Jens Risom leaned back on his cane and reached out for a drawer in the tall oak prototype cabinet and rattled it from side to side. Could the fit of the drawer be improved, he wondered aloud? Everyone nodded. Someone scribbled a note.
Next he made his way to a walnut credenza, another piece in the prototype storage collection he had been working to perfect with the DWR staff.
He smoothed his hand over its top surface and seemed pleased. Then he asked if the luster needed more sheen. Yes, it turns out, the development team had wondered that as well, and now, with the master’s prompting, would be ordering up more polish.
Finally he turned his attention to the back of the credenza, exploring with open palm and eye. Would the back panel of the credenza be recessed in the final production version, he asked, to create a subtle shadow line?
The crew was quiet, trading glances all around.
“Um … ah … it could be,” someone finally offered. “The panel could be recessed a little.”
Risom straightened up.
“Should it be?” he asked.
• • •
Risom asked that question on a day in September 2014 at DWR headquarters in Stamford, Connecticut, where he had come to see the latest factory prototypes in the collection he had been working on with young designer Chris Hardy.
He was 98 years old at the time, and though he moved as you would expect a man of 98 to move, his critique had the energy of an eager young student studying furniture design in Copenhagen – except it had 80 years of design acumen layered atop all that youthful enthusiasm.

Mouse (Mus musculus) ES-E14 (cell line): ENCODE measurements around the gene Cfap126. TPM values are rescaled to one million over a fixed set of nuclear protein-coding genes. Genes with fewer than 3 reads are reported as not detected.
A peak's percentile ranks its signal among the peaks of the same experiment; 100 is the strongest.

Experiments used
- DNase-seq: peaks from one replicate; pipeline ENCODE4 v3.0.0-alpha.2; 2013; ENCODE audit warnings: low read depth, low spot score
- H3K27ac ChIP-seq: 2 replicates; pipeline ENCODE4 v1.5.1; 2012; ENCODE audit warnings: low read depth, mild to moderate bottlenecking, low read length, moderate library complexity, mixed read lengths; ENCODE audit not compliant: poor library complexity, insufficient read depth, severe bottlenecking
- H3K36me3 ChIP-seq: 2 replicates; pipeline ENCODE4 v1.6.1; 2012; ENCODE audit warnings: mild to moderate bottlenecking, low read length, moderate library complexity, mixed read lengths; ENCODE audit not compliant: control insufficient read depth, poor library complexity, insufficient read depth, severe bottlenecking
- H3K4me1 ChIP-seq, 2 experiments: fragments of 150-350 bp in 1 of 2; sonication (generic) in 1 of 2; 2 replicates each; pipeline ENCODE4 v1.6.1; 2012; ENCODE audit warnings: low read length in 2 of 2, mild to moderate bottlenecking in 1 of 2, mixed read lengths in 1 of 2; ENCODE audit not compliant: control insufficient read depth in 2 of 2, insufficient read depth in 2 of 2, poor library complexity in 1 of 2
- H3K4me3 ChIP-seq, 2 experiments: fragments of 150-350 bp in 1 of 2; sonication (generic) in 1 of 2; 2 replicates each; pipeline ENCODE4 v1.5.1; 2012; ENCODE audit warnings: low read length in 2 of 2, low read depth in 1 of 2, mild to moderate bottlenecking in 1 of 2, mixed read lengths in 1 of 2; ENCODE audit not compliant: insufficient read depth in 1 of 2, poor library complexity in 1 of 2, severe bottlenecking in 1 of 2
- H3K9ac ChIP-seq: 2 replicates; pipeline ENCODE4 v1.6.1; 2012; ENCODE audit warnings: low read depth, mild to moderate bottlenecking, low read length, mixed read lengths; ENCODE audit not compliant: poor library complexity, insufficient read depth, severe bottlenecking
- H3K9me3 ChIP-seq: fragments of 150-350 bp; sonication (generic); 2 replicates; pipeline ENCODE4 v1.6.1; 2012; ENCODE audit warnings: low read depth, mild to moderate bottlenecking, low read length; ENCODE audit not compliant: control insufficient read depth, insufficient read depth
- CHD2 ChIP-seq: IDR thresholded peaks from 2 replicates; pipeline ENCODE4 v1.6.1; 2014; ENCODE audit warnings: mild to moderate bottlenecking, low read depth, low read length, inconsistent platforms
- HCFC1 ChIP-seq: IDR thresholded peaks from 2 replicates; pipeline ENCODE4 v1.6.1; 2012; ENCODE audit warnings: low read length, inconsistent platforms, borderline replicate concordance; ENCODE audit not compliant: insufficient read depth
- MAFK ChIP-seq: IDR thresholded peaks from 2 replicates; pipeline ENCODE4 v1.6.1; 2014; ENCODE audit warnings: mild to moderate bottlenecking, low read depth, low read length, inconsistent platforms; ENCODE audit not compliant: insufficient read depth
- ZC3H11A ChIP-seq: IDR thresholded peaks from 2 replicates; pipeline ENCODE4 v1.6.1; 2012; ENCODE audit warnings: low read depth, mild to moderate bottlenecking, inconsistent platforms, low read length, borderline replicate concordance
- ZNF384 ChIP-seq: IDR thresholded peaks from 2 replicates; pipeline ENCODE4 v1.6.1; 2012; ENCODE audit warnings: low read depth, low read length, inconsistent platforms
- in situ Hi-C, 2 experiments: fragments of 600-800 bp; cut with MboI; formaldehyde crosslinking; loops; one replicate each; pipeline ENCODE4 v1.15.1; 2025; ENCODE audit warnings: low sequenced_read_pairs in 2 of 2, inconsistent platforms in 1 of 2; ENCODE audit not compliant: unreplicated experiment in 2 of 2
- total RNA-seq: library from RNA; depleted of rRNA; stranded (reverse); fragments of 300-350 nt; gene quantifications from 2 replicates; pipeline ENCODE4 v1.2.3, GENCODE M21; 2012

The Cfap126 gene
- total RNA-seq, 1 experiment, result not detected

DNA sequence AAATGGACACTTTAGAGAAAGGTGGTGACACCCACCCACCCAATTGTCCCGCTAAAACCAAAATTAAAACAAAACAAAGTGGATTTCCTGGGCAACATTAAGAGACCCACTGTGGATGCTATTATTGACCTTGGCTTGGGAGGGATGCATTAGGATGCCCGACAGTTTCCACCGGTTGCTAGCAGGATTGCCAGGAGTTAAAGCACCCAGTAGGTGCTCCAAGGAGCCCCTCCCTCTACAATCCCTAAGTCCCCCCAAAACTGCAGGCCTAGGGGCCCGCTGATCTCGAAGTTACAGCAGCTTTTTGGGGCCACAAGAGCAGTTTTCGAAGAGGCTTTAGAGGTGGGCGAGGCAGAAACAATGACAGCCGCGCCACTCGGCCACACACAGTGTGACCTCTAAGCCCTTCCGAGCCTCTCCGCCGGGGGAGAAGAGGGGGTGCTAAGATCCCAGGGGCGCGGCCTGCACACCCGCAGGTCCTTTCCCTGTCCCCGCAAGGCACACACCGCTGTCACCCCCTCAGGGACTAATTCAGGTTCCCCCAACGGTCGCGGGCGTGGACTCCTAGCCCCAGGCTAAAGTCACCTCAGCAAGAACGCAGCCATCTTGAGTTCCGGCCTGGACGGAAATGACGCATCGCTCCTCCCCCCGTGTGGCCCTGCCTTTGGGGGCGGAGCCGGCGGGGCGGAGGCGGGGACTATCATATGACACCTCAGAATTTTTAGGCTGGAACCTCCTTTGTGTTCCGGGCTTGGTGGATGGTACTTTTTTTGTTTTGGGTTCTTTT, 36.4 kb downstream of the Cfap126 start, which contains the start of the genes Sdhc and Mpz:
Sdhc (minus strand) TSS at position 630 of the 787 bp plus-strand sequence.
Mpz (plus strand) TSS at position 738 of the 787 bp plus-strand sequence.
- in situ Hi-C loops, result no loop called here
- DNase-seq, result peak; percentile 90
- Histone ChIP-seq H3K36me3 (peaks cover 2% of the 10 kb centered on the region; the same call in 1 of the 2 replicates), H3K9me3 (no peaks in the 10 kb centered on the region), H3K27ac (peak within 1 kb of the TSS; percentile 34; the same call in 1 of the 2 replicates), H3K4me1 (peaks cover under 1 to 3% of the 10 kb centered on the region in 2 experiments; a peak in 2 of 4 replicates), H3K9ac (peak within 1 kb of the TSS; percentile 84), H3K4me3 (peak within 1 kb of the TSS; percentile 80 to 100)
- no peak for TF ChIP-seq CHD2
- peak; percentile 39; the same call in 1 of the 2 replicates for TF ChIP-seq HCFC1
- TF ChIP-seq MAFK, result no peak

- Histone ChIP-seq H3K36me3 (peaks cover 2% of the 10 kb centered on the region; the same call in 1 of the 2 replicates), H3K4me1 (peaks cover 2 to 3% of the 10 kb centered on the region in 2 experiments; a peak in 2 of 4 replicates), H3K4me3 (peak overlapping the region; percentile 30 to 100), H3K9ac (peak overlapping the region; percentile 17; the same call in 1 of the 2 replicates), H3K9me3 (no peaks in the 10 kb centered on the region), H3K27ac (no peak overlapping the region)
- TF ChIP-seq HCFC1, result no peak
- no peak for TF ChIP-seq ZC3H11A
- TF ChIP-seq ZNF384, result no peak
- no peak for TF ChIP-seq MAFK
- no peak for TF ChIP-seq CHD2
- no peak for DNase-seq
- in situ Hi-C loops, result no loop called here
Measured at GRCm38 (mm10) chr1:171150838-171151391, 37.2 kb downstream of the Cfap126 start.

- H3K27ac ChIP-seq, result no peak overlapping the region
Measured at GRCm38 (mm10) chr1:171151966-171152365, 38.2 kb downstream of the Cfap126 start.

Risom turned 100 on May 8, a tremendous milestone in a life filled with tremendous milestones. The U.S. Census Bureau says just 17 out of every 100,000 Americans make it to age 100. And, of course, only one has been a furniture designer who helped introduce Danish Modern furniture to generations of Americans.
He was born in Copenhagen in 1916 and by the time he was in his 20s was studying furniture design under Kaare Klint, a strong advocate of clean lines, superb materials and craftsmanship, and a matching of furniture dimensions to those of the human body – key elements that would inform Risom’s body of work.
In 1939, in his early 20s, Risom immigrated to the United States and by 1942 had teamed with upstart Hans Knoll to design a big share of Knoll’s first furniture collection. But then World War II changed Risom’s trajectory. He was drafted into the U.S. Army and served under Gen. George Patton in Europe during the critical last portion of the war.
Risom founded his own company, Jens Risom Design, on May 1, 1946, and embarked on a course that introduced Americans to Danish Modern furniture. Eventually, he expanded significantly into office furniture, establishing outlets in most major U.S. cities and also overseas. Illustrated with photos by Richard Avedon, a marketing campaign by JRD in the ’50s touted the slogan, “The answer is Risom.”
He sold his company in 1973 and established a design consulting business from his home in New Canaan, Connecticut, which eventually led to a partnership with DWR.
• • •
Risom is credited with many quotable statements of design truth, most famously, perhaps, that “Good design means that anything good will go well with other equally good things – contemporary or traditional.”
But the question he asked the team at DWR that day in 2014, with all its implications, may resonate as well as many statements.
It wasn‘t really a question, of course. He wasn’t really asking whether the panel on back of the credenza should be recessed to create a lovely shadow line. He was gently offering his opinion while leaving the door cracked for another view. In both cases, he was navigating as a master wielding a century’s worth of respect for the people around him and the wood beneath his palm.
“Should it be?” he asked looking up, his eyes blue and clear.